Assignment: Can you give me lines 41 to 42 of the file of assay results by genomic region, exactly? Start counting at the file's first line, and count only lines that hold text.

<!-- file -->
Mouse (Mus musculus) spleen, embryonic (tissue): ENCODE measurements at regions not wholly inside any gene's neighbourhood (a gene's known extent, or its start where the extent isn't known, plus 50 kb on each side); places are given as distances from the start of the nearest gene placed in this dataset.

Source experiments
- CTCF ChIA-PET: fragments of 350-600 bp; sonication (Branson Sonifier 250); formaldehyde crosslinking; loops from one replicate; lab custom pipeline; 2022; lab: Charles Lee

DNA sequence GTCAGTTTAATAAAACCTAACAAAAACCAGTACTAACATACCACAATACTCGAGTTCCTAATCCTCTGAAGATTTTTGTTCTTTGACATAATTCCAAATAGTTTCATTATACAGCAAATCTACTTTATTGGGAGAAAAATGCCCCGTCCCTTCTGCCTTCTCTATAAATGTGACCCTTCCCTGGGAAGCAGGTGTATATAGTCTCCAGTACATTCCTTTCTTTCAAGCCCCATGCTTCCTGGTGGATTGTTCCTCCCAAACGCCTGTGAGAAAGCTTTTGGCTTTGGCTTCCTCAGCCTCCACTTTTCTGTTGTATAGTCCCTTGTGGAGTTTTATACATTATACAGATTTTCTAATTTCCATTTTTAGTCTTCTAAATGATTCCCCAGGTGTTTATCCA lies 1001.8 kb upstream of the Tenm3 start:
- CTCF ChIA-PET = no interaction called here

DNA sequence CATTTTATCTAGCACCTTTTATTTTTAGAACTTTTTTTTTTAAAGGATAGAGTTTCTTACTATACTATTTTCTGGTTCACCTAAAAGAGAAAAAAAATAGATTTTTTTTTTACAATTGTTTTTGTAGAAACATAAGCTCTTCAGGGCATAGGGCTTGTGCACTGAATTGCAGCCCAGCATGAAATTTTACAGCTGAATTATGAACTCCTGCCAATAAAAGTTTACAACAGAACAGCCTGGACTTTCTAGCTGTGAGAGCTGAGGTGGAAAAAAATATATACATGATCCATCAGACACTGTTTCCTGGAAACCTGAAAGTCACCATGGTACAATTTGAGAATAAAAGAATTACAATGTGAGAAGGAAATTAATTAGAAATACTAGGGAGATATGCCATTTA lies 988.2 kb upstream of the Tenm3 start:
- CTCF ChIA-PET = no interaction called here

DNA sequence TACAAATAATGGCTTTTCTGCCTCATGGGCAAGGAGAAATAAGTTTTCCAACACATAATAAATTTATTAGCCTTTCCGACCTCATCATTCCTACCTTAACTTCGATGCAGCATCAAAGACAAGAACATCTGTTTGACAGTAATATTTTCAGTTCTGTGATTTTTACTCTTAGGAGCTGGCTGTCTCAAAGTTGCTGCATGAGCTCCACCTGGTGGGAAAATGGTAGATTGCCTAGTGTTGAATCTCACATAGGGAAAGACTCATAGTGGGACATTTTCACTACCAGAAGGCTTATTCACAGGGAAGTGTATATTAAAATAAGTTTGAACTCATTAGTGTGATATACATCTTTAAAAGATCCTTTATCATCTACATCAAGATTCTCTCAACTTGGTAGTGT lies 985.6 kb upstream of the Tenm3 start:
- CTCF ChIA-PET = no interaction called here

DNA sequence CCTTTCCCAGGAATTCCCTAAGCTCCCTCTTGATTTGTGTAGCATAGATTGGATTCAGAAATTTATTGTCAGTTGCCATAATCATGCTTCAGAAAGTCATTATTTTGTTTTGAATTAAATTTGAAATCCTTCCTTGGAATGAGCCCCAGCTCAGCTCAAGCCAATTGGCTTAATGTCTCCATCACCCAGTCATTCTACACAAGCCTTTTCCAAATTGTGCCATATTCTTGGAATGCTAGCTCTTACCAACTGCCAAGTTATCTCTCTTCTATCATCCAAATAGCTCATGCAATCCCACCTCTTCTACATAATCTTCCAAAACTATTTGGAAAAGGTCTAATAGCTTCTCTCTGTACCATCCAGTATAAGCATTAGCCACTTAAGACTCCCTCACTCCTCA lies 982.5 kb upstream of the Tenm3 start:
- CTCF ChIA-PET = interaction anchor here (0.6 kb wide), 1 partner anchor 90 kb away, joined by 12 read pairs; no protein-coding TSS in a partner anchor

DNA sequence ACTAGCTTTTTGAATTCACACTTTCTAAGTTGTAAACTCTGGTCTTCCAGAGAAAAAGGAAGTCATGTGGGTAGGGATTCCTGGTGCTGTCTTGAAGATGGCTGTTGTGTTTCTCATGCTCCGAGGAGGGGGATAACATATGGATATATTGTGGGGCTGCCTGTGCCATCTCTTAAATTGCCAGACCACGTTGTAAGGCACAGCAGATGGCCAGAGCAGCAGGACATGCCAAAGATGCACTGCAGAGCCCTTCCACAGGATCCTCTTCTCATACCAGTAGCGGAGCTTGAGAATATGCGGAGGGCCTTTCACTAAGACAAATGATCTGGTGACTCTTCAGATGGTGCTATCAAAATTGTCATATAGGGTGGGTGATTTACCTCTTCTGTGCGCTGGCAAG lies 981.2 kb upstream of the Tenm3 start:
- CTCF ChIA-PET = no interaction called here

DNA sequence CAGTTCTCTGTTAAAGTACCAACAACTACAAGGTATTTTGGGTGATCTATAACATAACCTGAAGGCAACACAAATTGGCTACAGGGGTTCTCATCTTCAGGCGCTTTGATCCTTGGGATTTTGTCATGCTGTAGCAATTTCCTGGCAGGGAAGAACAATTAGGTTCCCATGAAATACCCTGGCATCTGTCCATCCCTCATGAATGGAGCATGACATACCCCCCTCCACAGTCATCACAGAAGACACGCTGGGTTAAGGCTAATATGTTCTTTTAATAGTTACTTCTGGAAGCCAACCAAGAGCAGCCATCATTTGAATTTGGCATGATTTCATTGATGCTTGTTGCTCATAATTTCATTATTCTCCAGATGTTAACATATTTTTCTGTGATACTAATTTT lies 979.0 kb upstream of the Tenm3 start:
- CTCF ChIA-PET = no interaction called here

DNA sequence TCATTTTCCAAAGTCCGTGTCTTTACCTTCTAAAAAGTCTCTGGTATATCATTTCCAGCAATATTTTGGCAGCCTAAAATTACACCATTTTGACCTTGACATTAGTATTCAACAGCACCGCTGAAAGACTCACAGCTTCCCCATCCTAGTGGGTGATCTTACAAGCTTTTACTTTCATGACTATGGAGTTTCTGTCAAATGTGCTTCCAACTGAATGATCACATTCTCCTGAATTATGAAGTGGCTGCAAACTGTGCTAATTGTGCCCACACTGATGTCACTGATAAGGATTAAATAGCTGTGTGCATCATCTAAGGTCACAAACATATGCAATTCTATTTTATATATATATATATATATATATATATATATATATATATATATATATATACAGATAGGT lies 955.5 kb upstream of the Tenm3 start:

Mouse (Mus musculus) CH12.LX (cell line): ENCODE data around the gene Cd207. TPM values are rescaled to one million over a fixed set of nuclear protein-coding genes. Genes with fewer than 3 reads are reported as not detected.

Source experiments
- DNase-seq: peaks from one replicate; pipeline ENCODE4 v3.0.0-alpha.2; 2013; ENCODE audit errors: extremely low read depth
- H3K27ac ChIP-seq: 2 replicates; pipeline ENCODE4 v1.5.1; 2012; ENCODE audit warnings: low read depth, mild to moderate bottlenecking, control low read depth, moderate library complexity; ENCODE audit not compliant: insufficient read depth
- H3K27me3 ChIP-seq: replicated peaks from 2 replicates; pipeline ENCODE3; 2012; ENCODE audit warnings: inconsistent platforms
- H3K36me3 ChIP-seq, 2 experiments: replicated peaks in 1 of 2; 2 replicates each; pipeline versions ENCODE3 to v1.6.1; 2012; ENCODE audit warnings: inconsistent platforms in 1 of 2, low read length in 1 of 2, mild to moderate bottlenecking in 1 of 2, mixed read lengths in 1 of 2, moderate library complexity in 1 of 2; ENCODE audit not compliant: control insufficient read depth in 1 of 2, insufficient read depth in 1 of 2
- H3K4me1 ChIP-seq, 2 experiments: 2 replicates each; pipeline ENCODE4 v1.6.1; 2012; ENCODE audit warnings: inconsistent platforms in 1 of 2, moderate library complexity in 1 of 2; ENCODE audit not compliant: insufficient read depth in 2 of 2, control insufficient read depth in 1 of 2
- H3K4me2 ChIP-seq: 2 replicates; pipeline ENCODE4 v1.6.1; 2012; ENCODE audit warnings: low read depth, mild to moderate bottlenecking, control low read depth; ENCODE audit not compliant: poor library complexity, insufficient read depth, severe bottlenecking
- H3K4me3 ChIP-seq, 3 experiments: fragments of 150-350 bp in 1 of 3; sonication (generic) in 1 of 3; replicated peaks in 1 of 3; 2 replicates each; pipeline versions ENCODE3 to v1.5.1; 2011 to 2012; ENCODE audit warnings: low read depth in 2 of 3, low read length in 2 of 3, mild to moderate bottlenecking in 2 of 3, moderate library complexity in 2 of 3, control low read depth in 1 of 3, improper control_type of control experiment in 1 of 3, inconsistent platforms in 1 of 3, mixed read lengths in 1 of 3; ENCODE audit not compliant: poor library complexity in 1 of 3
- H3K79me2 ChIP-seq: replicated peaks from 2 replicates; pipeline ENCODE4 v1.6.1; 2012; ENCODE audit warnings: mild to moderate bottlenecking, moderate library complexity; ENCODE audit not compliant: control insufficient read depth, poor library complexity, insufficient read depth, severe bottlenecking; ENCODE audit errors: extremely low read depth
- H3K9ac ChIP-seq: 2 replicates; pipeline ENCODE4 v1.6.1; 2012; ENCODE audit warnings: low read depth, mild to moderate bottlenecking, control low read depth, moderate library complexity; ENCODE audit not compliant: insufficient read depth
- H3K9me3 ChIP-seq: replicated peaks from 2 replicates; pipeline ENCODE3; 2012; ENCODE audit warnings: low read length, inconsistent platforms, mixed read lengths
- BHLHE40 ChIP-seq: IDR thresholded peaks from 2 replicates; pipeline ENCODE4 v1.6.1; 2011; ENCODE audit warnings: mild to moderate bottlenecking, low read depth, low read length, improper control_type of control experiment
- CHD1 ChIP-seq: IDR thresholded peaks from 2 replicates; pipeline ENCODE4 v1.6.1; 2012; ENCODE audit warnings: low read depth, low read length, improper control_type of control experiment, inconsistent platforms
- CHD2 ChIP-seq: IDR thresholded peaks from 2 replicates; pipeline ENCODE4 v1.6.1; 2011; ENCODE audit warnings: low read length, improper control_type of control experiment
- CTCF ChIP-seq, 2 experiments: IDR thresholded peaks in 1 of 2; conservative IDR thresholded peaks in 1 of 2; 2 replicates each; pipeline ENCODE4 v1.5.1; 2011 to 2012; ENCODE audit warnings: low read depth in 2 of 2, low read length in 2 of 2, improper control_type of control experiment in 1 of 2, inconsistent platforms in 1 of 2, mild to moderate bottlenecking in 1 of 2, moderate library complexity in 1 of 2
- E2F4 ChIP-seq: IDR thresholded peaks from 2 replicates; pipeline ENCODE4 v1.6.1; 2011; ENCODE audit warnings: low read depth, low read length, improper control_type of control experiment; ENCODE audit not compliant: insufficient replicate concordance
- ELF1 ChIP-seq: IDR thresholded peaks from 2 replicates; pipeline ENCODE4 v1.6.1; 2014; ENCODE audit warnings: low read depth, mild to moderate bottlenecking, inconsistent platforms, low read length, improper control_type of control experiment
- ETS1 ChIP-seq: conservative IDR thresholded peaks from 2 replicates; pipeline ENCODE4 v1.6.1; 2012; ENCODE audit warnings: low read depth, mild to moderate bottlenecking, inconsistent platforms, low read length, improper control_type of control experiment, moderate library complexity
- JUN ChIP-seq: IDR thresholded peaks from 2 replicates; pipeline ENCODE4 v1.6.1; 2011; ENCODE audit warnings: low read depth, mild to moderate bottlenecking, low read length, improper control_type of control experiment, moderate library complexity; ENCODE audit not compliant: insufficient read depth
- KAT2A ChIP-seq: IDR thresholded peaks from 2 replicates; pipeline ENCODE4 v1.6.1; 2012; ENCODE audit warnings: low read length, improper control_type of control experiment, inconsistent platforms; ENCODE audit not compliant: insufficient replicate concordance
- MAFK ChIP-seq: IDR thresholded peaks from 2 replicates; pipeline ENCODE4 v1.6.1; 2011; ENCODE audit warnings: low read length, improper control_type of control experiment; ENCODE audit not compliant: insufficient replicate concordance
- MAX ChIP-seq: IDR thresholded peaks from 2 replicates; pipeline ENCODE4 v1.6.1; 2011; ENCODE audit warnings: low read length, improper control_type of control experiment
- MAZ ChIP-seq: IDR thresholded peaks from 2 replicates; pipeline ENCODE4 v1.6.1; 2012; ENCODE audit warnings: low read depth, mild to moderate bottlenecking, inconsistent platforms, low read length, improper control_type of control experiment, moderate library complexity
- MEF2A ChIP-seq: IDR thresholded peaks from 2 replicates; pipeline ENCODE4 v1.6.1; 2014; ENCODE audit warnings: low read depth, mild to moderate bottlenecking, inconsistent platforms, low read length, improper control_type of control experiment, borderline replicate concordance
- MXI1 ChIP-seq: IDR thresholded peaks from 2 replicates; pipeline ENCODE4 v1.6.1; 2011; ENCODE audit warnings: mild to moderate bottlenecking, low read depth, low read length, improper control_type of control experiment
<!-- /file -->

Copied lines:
- MEF2A ChIP-seq: IDR thresholded peaks from 2 replicates; pipeline ENCODE4 v1.6.1; 2014; ENCODE audit warnings: low read depth, mild to moderate bottlenecking, inconsistent platforms, low read length, improper control_type of control experiment, borderline replicate concordance
- MXI1 ChIP-seq: IDR thresholded peaks from 2 replicates; pipeline ENCODE4 v1.6.1; 2011; ENCODE audit warnings: mild to moderate bottlenecking, low read depth, low read length, improper control_type of control experiment